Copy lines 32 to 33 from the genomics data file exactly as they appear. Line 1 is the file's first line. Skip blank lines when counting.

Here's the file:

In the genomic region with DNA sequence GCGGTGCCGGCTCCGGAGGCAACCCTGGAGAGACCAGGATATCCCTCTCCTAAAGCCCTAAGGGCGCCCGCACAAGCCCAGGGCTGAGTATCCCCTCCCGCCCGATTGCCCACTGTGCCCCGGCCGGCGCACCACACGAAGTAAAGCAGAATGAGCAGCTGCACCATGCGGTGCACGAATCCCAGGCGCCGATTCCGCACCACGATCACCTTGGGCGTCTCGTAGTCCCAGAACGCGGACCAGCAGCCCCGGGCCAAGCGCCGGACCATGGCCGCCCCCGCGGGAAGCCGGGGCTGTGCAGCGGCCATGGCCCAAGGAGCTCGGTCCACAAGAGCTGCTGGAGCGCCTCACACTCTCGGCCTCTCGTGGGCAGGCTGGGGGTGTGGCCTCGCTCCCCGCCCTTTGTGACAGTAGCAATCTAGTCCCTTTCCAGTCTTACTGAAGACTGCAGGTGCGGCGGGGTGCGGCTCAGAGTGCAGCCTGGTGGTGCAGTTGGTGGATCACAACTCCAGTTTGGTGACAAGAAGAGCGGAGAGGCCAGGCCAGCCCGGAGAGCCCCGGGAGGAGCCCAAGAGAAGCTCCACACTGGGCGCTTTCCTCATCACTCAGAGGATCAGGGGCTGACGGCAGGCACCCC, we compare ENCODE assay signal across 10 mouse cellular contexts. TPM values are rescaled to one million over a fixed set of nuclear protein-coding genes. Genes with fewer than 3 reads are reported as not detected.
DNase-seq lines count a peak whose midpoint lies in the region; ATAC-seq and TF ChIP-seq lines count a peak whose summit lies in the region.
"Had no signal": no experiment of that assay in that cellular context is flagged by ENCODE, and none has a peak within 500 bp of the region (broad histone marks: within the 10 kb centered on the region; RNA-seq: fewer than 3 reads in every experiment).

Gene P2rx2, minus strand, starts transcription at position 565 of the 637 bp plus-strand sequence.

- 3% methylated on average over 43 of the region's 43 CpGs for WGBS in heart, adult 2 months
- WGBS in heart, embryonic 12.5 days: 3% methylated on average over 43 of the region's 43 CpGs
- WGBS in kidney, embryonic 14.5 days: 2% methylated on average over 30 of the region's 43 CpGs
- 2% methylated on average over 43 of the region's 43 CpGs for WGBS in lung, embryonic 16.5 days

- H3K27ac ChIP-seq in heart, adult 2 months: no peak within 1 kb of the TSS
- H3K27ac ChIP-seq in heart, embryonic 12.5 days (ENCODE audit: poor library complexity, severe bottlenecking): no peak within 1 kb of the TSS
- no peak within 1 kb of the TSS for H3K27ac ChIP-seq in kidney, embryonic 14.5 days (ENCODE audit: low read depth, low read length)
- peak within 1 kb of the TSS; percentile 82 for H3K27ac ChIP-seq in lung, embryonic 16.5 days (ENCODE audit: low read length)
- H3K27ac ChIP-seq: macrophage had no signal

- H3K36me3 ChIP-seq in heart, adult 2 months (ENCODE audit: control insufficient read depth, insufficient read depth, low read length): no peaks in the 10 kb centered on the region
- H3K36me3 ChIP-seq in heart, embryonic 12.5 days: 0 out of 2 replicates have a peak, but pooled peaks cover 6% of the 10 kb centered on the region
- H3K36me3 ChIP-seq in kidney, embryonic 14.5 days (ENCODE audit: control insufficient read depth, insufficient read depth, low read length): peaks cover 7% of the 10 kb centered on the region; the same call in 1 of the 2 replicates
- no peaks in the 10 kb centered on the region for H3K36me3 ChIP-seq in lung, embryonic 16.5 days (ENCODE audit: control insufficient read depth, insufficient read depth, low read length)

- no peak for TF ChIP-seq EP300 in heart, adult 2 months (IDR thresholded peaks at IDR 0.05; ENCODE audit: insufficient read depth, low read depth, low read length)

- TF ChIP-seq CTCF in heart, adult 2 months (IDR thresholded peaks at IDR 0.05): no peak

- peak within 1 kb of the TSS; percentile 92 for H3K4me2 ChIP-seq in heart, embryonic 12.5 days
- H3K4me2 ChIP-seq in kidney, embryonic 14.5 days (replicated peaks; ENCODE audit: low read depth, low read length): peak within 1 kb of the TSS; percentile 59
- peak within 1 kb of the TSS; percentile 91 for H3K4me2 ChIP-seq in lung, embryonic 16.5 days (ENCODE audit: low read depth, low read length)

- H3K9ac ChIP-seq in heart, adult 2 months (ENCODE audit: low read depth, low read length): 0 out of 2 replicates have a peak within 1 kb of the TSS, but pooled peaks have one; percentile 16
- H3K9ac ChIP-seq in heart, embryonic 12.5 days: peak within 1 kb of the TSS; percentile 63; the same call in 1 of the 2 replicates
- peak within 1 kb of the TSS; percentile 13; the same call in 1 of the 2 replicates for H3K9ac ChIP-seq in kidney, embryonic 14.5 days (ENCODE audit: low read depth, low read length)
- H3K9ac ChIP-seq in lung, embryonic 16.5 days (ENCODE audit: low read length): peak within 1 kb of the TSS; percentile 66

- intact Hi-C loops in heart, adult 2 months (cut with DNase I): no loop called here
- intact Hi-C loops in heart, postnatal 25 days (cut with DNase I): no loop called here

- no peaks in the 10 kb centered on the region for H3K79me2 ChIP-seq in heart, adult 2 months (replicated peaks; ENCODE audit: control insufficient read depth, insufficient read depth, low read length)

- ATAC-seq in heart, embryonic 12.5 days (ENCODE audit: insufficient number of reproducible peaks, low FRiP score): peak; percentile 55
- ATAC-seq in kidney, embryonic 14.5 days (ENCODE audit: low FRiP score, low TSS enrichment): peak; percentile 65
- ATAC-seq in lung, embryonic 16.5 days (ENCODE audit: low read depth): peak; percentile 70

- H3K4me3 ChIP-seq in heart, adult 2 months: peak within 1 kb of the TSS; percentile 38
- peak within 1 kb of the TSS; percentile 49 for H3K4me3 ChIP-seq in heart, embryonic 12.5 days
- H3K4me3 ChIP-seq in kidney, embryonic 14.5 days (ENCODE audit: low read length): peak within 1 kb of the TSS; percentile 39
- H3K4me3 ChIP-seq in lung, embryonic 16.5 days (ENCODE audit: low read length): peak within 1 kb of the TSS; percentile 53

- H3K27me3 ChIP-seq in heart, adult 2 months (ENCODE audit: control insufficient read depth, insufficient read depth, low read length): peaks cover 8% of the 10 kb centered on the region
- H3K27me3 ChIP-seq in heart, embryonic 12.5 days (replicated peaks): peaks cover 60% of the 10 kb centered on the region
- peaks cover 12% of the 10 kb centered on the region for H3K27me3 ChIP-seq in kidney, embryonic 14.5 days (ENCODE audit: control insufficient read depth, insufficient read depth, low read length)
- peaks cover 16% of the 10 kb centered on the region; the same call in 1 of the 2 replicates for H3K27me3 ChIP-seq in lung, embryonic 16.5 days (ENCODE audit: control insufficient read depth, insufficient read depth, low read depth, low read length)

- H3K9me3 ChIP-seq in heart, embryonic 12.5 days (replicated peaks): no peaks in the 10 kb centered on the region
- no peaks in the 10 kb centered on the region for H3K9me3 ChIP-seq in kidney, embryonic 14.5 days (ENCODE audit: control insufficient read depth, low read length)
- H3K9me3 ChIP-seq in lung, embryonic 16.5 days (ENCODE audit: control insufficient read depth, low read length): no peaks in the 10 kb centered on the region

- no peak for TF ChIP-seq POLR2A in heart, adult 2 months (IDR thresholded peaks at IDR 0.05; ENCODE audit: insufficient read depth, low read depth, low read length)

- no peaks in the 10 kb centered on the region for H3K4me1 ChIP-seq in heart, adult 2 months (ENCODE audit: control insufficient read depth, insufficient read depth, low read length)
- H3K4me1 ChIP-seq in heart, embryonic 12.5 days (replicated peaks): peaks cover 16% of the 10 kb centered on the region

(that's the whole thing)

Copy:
- ATAC-seq in lung, embryonic 16.5 days (ENCODE audit: low read depth): peak; percentile 70

- H3K4me3 ChIP-seq in heart, adult 2 months: peak within 1 kb of the TSS; percentile 38